Six Sigma Principle Three: Measure for Success

The principle of measurement is one of the fundamental tenets of Six Sigma. You may boast lots of knowledge about your processes, but until you translate that knowledge into numbers through measurement, you’re bound to the world of gut-feel, guessing, and marginal improvement.

Likewise, you may work very hard to bring significant resources to a performance problem or improvement goal, but without measuring your Ys and Xs, your ability to improve will be weak. (This idea is nothing new; British scientist Lord Kelvin brought it up in 1891.)

Taking measurements is a matter of using information and data to quantify the relationship between inputs, outputs, and error in a given system, process, or operating model.

Measuring many of your inputs and outputs may seem impossible, but resist the urge to rationalize yourself into believing that some things just aren’t measurable. In the long term, achieving your goals without the measurement data that can help you is going to be much more difficult.

Mind your Ys and Xs in Six Sigma

Measurement begins with the output Ys and then extends to the input Xs to understand the causes. For example, you’d probably love to have $1,000 in your bank account (the output Y). To measure how you’re doing on this objective, you can check your account each day and see how much money is there. You’ll probably discover that your performance toward this objective is well below what you want.

As you analyze the situation, you’ll discover that the amount of money in your account is a function of how much money you earn, how much is taken out of your earnings in taxes, and how much you spend on necessities. These factors are the Xs.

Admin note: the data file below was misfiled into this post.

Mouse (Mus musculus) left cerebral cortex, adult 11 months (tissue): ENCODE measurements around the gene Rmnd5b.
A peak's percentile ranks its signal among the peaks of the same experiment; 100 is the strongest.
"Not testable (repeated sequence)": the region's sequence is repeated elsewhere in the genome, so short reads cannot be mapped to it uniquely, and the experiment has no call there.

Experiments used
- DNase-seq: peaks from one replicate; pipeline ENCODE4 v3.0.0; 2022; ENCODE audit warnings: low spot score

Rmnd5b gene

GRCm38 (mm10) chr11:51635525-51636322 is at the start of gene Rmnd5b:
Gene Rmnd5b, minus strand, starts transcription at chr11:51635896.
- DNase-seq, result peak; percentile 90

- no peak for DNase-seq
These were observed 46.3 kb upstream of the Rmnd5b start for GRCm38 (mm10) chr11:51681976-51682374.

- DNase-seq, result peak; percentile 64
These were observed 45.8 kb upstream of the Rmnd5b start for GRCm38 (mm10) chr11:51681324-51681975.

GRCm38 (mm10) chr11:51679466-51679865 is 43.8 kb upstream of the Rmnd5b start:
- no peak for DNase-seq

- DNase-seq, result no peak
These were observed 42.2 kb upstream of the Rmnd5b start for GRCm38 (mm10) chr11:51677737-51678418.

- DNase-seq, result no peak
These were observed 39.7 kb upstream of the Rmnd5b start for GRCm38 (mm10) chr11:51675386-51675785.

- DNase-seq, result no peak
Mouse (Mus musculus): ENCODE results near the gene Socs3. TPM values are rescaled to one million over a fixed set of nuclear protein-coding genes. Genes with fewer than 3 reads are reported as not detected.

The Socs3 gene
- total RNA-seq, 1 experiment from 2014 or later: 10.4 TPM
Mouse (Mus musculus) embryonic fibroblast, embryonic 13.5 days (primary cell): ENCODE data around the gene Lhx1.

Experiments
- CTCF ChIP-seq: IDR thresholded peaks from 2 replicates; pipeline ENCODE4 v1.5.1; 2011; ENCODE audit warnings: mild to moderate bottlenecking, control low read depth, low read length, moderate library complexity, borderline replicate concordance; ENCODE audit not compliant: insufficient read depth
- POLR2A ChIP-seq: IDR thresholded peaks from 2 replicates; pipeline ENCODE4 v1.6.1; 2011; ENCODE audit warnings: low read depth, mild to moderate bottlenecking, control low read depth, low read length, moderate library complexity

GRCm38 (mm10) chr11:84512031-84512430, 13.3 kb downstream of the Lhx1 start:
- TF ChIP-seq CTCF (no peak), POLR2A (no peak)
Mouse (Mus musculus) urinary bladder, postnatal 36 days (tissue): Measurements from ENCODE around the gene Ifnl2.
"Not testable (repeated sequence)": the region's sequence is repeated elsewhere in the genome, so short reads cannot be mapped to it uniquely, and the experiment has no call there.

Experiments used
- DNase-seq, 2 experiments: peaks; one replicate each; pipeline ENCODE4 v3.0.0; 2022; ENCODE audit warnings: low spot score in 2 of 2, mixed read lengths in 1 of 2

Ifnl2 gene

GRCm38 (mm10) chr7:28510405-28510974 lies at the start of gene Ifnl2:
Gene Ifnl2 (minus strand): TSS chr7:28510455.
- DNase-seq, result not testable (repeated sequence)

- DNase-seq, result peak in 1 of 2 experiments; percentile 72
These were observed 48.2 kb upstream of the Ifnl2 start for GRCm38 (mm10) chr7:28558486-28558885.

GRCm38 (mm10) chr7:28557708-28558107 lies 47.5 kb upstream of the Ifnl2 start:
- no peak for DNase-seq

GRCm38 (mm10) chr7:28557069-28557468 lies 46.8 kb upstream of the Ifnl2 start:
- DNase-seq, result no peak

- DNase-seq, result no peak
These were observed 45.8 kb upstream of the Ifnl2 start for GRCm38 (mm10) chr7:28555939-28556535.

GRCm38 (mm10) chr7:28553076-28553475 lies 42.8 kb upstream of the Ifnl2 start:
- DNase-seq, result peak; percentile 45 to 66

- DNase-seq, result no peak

You can’t affect the amount of money in your account directly; you have to do something to the identified Xs to make Y change. To affect a change in the output Y, you start to measure and control the performance of the causal Xs (perhaps earn more and spend less).

Many people never get past the Y. They watch it hoping that it will change simply by being measured. Such Y-dominated thinking and measurement is an easy pitfall. Consider the company that continues to work harder and force productivity in an attempt to improve results (the Y) without quantitatively investigating the contributing factors to success. This approach has a tendency to self destruct in its blind push toward a goal.

Measures equal data in Six Sigma

Understanding how to measure certain input and output variables is easy because they’re, by their very nature, accommodating of such measurement. Examples include the time it takes to complete a certain job, the number of days that transpire between a customer order and the delivery of the product, and so on. These measures are all numerically quantifiable.

Such measurement-friendly events, processes, variables, and transactions are well supported by certain measurement tools, such as software, a spreadsheet, a clock, and so on. Using various quantitative scales such as width, length, time, rigidity, and density, you can quantify the behavior of many Ys and Xs, and their relationships.

Other Ys and Xs, however, aren’t so easy to measure because they’re not as easily quantified or because the time, cost, and effort involved in doing so is extreme. How, for example, do you measure customer satisfaction or a customer’s opinions?

Even when numbers or direct measurements aren’t available, you can create them indirectly. In this sense, you take a deterministic approach to measurement: You don’t give in to the lack of data; you find the data you need or create estimates in accordance with sound practice.

In these cases, measurement instruments have to be specifically designed, such as a survey question that ranks responses. With such instruments, you can make otherwise qualitative data much more quantitative in nature.

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